Liz Truss and Kwasi Kwarteng are in “lockstep” over scrapping the top rate of income tax, a spokesperson for the Chancellor has said.
Ms Truss was accused of throwing the chancellor “under the bus” after she said the move to abolish the 45p rate was his idea and had not been discussed in Cabinet.
But now a spokesperson for the chancellor has sought to clarify matters, saying: “As the PM said this morning, the 45p rate raises very little and makes our tax system more complicated.
“While the chancellor obviously makes all tax decisions, the prime minister and Kwasi are in lockstep on this.”
The Prime Minister also insisted she has a “very clear plan” for the economy as she faced questions from Laura Kuenssberg on Sunday morning.
Also present on the programme was former Cabinet minister Michael Gove who remained coy over his support for the new tax plans, saying he was “profoundly” concerned about Ms Truss’s vast tax cuts
Later he was asked about his support as he arrived at the conference centre but refused to be drawn, saying “we’ll wait to see what’s brought forward”.
Pollster predicts gloom for Torys at election
20:35 , Miriam Burrell
A pollster predicted gloom for the Conservative Party at the next general election.
Matthew Goodwin, professor of politics at the University of Kent, told a Tory conference fringe event: “My instinct is telling me it is going to get worse before it gets better, and it may not get better at all.”
Prof Goodwin said the “broader mood in British politics” did not support the Government’s tax-cutting agenda, with it being a “6% position in the country”.
He added: “It is not even fringe, it is not even on the radar, so as we go through winter and the conversation evolves into where is the money coming from, what public services are being cut, efficiency savings… that is all going to roll into a much broader discussion about austerity 2.0, whatever you want to call it – we may actually see further losses in the Conservative coalition before we see any stabilisation.”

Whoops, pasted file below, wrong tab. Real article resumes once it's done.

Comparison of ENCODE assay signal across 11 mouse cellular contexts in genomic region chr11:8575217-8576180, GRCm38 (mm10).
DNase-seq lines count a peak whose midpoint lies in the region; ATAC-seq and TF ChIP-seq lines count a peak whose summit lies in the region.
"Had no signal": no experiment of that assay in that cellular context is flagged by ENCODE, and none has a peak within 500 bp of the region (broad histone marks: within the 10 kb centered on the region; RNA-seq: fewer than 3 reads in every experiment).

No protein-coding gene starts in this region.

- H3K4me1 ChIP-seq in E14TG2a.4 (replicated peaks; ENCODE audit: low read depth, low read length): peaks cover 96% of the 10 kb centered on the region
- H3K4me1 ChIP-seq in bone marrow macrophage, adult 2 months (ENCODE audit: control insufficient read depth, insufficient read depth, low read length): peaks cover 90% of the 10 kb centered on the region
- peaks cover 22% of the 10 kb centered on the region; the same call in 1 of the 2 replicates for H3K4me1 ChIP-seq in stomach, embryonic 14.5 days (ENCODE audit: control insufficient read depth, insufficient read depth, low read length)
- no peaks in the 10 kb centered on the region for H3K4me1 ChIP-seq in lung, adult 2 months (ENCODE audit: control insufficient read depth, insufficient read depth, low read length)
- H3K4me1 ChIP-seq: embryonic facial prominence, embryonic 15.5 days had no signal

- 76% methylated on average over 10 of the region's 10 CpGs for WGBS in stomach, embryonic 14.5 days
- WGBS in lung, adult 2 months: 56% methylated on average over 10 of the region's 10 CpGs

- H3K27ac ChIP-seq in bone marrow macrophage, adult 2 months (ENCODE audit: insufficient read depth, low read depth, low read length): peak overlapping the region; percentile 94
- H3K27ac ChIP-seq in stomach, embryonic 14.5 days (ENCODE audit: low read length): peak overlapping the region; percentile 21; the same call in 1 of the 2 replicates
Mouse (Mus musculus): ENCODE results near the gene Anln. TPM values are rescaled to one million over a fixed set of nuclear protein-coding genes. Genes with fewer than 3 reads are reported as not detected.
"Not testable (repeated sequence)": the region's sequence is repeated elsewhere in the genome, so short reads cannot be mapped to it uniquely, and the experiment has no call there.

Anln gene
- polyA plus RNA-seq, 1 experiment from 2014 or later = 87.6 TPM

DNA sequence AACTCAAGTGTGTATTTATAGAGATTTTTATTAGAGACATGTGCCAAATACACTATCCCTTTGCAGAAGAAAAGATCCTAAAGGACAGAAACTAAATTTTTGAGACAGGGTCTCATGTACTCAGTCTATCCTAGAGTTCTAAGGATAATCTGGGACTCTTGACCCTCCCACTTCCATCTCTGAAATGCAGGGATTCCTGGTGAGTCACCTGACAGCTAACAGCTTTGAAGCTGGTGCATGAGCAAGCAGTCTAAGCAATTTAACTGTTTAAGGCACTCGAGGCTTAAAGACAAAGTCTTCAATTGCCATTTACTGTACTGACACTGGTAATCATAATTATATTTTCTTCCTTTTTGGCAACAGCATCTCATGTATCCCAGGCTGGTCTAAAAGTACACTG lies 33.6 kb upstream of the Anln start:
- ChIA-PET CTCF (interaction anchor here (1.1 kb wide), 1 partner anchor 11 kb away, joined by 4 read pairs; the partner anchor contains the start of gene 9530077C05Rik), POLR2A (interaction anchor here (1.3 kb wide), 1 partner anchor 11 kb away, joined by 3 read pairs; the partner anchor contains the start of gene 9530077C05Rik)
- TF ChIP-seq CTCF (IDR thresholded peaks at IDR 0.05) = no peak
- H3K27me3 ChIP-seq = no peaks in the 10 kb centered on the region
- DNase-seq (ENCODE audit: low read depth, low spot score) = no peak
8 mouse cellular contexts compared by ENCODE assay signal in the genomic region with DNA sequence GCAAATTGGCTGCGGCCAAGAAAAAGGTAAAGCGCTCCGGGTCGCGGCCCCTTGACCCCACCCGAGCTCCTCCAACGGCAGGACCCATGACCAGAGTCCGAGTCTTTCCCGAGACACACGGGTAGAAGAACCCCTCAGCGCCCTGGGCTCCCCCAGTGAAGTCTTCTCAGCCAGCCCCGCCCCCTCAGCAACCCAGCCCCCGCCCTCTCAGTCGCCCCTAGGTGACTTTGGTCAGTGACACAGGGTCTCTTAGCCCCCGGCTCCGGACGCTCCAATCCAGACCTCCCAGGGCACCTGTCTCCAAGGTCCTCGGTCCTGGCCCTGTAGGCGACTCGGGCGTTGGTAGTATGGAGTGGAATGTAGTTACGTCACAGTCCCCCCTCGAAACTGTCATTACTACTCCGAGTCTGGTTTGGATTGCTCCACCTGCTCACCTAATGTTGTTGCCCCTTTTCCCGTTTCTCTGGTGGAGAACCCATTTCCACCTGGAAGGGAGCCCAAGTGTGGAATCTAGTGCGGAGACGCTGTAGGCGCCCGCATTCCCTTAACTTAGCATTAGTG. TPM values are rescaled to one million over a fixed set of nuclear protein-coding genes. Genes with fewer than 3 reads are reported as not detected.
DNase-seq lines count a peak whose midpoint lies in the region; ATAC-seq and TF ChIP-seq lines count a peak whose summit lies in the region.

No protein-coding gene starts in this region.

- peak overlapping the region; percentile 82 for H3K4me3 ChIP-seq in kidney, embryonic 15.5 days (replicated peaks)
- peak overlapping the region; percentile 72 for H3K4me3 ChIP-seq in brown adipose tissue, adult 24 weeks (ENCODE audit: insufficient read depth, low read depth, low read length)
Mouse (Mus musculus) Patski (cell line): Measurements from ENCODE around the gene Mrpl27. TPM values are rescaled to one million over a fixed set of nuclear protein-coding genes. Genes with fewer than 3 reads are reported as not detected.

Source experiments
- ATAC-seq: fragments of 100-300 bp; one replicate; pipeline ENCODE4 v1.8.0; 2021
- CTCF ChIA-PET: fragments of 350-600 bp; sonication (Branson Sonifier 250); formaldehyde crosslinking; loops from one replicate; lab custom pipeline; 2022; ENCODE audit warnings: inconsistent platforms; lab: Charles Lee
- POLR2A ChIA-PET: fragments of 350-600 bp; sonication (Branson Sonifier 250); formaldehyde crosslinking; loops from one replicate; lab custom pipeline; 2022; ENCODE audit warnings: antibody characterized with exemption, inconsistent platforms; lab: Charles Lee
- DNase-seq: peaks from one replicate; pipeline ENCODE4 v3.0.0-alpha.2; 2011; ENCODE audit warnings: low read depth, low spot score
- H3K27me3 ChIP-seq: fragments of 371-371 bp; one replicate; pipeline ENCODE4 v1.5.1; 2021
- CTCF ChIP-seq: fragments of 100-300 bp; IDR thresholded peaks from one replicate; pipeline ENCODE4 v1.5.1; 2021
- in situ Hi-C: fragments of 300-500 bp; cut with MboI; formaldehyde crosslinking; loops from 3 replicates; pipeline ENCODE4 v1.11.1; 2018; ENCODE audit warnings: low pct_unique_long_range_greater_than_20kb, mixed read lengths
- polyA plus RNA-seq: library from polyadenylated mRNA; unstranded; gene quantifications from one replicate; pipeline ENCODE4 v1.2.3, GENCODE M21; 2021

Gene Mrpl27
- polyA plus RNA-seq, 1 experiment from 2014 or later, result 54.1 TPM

Rees-Mogg ‘wouldn’t be surprised’ if 45p tax cut raises extra revenue
19:50 , Miriam Burrell
Business Secretary Jacob Rees-Mogg said he would not be surprised if the cut to the top rate of income tax would raise extra revenue.
He told a ConservativeHome event: “Cutting the tax rate from 50p to 45p didn’t actually cost the taxpayer anything at all, it saw income come in.
“So let’s be careful about these forecasts. They are not holy writ, they are guesses at what may happen and it wouldn’t surprise me in the least that 40p raises more money for HMRC than 45p does.”
Mr Rees-Mogg also suggested the Bank of England had lagged behind the US Federal Reserve in increasing interest rates.
He said: “With interest rates, the Federal Reserve has moved faster than the Bank of England. I think that’s one of the key things that has been going on in financial markets and currency markets not just in the UK but across the world.”
Tory minister surprised by ‘backbiting’
19:21 , Miriam Burrell
Tory minister Dehenna Davison said she had been surprised by the amount of “backbiting” among her fellow Conservative MPs.
The levelling up minister told a conference fringe event she had expected “more camaraderie” among her colleagues.
Asked what had surprised her most about being an MP, she said: “Call this naivety, but just the amount of backbiting among some colleagues sometimes.
“You see things about yourself leaked to the press, half of which is completely made up or fabricated, and you know that it’s come from your own side.
“I expected there to be a little bit more camaraderie than that.”